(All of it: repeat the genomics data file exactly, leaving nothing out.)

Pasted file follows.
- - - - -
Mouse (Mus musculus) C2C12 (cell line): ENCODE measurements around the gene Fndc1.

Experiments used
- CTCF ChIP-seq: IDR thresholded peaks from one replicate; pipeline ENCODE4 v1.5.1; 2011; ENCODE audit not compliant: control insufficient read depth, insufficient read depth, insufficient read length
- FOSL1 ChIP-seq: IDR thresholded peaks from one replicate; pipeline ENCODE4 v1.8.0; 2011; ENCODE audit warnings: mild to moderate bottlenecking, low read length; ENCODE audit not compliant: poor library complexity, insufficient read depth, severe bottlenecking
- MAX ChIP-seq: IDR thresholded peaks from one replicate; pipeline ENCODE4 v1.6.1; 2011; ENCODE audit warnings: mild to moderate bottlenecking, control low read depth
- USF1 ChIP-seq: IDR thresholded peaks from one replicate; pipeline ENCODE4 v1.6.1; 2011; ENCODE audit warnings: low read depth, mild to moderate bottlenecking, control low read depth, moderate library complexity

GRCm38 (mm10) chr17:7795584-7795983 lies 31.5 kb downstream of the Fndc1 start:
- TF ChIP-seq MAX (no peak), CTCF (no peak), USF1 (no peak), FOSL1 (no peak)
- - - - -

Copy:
Mouse (Mus musculus) C2C12 (cell line): ENCODE measurements around the gene Fndc1.

Experiments used
- CTCF ChIP-seq: IDR thresholded peaks from one replicate; pipeline ENCODE4 v1.5.1; 2011; ENCODE audit not compliant: control insufficient read depth, insufficient read depth, insufficient read length
- FOSL1 ChIP-seq: IDR thresholded peaks from one replicate; pipeline ENCODE4 v1.8.0; 2011; ENCODE audit warnings: mild to moderate bottlenecking, low read length; ENCODE audit not compliant: poor library complexity, insufficient read depth, severe bottlenecking
- MAX ChIP-seq: IDR thresholded peaks from one replicate; pipeline ENCODE4 v1.6.1; 2011; ENCODE audit warnings: mild to moderate bottlenecking, control low read depth
- USF1 ChIP-seq: IDR thresholded peaks from one replicate; pipeline ENCODE4 v1.6.1; 2011; ENCODE audit warnings: low read depth, mild to moderate bottlenecking, control low read depth, moderate library complexity

GRCm38 (mm10) chr17:7795584-7795983 lies 31.5 kb downstream of the Fndc1 start:
- TF ChIP-seq MAX (no peak), CTCF (no peak), USF1 (no peak), FOSL1 (no peak)